Optimistic up a mountain... calculate lenght of ride

So as a fairly new Zwifter I just discovered how I can get the bike with the neon-light pimped wheels (Tron Bike) - its just to climb some hills. So far I have been doing mostly “flat” tracks, and I have got a feeling that on my spinbike with Power pedals I do about 30 km/h on flat tracks in Zwift. So today I had a couple of hours and saw this French mountain - only 20 km, but 1500 m/high… So I thought optimisticly “20 km… it should be possible in a couple of hours” - but how wrong I was!

During the ride I started to think and calculate - if its 9%+++ hill upwards, I only have 4-6 km/h, and then 20 km takes 3-4 hours… which is probably right with the watt input, so here is the question:
If I keep my flat 30 km/h “speed/watt/cadence - input” the whole way and don’t adjust the resistance on the spinbike - how much “longer” is the ride if there is a mountain track on 1000 or 1500 meter? Today 1,5 hr would normally give 50 km +, but I only managed about 12 km up the mountain and the last 8 kilometers I have to try again next time… So how do you calculate the time you will use if there is a mountain compared to a flat route? I can’t be the only one who has met the wall on a mountain… And is there a chance to countiniue on the same path from where I stopped next time?

(I hope this was understandable😊)

"If I keep my flat … “speed/watt/cadence - input” is never going to work. Speed and watts are linked, but the way they are linked varies with the gradient.

Guessing your weight (I won’t say what figure I used) rolling along on the flat as 30km/h takes 160 Watts. On an average 8% slope, that will only give your 6km/h. To be doing 30km/h up that slope you need to sustain over 820 watts. So lets say that 40 minutes is not currently on the books.

Climbing, especially long climbs, is purely a power challenge - what power can you sustain for long periods. But Ven-Top and Alpe du Zwift are the top climbing challenges, the ones you work up to/train for so don’t give up just yet. Instead start with regular rides like the Epic KOM (Watopia) and Box Hill (London) and slowly improve your power.

The figure most people track is FTP, and Zwift will tell you what it thinks your current FTP is. From my many rides up Alpe du Zwift, I know that to do that 12km 1000m climb in about an hour I need a FTP of 280 (for my 90kg frame).

So train on those smaller but still challenging hills and watch the power until you can see that your able to hold 240W plus for a long periods. Then you’ll be in the area to do things like Zen-Top in sub-2 hours.

ps. and Zen-Top is really a horrible long drag of a hill that even bores many people who can climb well.

Thank you! Did you calculate my 83 kg right? How do you do the math around this - for 160Watt and 820 watt?

And if you going for the Tron Bike make sure you have the Climb Mt. Everest challenge selected.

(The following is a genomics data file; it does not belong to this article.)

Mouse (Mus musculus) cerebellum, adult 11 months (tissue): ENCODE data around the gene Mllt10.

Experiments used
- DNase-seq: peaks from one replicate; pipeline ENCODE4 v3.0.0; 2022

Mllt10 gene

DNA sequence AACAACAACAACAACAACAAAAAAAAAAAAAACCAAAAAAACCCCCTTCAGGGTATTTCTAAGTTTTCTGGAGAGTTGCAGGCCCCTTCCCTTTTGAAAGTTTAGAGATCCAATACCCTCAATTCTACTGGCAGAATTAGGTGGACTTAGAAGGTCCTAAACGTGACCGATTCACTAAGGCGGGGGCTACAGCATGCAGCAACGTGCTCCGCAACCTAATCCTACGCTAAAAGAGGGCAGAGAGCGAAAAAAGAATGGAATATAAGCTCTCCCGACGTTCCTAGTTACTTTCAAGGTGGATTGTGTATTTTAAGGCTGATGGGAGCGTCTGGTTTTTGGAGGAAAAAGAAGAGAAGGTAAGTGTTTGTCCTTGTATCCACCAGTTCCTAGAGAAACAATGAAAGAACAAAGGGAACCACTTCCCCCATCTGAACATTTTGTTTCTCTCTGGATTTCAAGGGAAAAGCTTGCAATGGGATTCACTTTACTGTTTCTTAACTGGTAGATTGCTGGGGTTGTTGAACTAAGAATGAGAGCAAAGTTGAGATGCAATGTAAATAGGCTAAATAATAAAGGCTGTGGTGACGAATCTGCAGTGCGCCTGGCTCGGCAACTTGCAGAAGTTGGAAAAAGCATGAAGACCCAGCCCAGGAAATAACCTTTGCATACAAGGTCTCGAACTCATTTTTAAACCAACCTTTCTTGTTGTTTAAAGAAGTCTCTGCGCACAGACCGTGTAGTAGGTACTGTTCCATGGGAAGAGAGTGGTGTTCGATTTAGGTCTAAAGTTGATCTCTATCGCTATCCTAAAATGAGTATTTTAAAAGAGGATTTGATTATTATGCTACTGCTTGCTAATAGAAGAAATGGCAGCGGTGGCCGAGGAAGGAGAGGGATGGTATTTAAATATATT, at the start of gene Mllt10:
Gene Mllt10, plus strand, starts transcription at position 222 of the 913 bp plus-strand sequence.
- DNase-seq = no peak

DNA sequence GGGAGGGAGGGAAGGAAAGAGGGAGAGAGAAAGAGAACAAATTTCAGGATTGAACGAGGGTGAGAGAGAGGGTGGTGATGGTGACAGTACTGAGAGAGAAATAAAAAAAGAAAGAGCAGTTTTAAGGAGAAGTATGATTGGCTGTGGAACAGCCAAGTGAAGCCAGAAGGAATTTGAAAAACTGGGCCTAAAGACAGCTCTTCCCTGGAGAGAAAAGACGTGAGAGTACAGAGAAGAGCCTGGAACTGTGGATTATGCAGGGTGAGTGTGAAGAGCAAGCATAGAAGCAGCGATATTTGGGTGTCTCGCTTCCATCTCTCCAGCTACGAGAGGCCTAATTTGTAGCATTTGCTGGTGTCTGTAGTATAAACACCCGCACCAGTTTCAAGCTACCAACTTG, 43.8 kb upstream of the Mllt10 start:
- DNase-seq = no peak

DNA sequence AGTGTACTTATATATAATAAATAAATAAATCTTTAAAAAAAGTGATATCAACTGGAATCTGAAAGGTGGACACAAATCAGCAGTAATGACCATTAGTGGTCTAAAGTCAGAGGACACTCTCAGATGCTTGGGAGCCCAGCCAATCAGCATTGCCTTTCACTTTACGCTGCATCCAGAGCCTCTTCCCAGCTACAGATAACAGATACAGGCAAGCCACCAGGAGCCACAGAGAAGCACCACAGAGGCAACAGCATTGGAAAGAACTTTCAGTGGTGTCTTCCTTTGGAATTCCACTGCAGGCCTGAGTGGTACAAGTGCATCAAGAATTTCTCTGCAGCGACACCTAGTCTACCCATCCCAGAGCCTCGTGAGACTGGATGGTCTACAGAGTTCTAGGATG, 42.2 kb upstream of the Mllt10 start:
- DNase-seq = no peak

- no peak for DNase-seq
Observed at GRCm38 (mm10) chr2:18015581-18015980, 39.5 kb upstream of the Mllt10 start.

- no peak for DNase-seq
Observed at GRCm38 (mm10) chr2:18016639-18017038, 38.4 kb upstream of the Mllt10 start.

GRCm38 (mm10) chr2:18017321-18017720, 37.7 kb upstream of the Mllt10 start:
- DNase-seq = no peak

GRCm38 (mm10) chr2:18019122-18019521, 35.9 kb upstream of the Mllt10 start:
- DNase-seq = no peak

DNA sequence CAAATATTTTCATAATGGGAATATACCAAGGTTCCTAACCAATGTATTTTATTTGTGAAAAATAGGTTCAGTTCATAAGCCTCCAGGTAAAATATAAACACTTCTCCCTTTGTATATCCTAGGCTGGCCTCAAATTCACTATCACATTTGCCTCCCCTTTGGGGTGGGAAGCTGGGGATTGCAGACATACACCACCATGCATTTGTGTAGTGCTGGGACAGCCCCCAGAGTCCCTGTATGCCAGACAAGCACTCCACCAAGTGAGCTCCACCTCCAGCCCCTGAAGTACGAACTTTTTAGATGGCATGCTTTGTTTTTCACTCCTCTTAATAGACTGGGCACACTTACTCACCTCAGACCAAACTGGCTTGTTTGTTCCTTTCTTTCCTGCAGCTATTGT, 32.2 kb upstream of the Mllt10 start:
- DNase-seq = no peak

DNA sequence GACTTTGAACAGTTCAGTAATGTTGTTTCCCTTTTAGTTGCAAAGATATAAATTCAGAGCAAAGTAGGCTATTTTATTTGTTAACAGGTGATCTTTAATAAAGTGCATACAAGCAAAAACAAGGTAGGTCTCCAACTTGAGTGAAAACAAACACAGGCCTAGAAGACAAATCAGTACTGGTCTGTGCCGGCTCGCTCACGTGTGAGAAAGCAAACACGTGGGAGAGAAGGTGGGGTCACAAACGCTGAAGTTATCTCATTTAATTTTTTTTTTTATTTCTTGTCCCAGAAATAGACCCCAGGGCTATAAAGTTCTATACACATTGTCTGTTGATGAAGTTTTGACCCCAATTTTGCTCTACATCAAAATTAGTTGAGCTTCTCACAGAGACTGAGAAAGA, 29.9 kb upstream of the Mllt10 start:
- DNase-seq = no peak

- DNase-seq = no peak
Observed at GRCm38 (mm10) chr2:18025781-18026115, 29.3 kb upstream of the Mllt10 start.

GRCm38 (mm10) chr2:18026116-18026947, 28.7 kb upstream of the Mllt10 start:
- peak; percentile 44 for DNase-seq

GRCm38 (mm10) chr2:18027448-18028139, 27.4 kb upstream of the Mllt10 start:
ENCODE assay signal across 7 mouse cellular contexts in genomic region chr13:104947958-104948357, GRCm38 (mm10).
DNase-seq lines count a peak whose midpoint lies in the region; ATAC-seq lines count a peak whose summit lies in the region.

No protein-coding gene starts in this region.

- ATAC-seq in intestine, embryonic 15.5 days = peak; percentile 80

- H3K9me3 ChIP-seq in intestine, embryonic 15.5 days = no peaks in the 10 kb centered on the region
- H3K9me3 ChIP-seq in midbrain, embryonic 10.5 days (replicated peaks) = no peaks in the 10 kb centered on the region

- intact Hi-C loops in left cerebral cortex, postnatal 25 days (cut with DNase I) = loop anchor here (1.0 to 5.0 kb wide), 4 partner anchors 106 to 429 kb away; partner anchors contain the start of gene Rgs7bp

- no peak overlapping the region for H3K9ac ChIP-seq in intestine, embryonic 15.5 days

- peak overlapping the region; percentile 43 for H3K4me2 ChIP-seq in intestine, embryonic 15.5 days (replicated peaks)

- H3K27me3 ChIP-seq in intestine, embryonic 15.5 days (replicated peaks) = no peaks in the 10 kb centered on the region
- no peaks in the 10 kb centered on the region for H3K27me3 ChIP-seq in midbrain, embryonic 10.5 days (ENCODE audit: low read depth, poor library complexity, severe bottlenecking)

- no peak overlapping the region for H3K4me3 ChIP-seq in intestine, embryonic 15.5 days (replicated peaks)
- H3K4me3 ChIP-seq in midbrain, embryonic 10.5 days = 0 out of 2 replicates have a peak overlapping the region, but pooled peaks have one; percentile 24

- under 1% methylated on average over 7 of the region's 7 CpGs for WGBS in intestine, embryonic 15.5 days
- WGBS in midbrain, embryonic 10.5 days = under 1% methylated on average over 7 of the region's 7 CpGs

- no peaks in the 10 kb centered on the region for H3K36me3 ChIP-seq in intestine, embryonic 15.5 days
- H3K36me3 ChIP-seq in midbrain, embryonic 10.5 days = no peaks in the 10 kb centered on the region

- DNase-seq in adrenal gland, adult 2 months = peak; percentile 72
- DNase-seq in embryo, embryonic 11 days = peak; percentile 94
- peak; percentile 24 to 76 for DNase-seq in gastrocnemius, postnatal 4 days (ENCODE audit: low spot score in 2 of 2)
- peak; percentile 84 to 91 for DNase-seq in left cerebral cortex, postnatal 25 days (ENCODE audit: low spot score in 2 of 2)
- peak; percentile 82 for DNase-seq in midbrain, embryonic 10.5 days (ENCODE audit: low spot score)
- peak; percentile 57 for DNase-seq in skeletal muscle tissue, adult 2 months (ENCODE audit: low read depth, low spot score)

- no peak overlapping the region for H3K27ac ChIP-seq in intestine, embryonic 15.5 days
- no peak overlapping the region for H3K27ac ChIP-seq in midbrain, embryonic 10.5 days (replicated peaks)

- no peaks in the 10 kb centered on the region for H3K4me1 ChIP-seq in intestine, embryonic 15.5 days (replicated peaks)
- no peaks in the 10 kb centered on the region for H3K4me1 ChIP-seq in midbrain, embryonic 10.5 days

No and yes.

No, there isn’t a feature on Zwift where if you save your ride you can then continue where you left off.

Yes, there is a way you can do this. But it relies on you leaving the Zwift session running. For example, on any ride you can easily stop pedalling and go for a comfort break, make a cup of tea/coffee, and come back and start pedalling again. The only question is how long this gap can be. You could leave your avatar at the side of the road and come back to it the next day and carry on pedalling, and it will be ok as long as the Zwift session is still running. You might need to re-pair your trainer/sensors if they have turned themselves off. On a device that you only use for Zwift this should be easy enough, e.g. on a laptop that’s permanently set up for Zwift. Though on a phone or something else where the apps could get terminated through inactivity then it’s more risky.

Having said all that though, if it’s the Tron bike that you’re after then you don’t need to do any of that, and starting again each time won’t make any differences, since it’s just elevation gained that’s counted. It’ll only matter if you’re bothered about getting to the top and route badges (and the Alpe du Zwift prize wheel).

As said, for the Tron bike make sure you’re doing the Everest challenge, otherwise any climbing you do doesn’t count towards the bike. And that means staying on the Everest challenge even when you’ve completed the summit.

But if GPLamma is correct, just completing any of the OVS ride events running this month will give you a bike as good as the Tron for climbing.

I won’t say what weight I used. Or what your height and build are or what bike weight, which are all part of the calculation.

We don’t know exactly what model Zwift use, but they are trying to mimic the real world and the calculations for that are well known but complex (I use An interactive model-based calculator of cycling power vs. speed).

I just plugged in some guesses until I had a rider doing your stated 30kmh on the flat and then 6kmh at the same power on an 8% climb.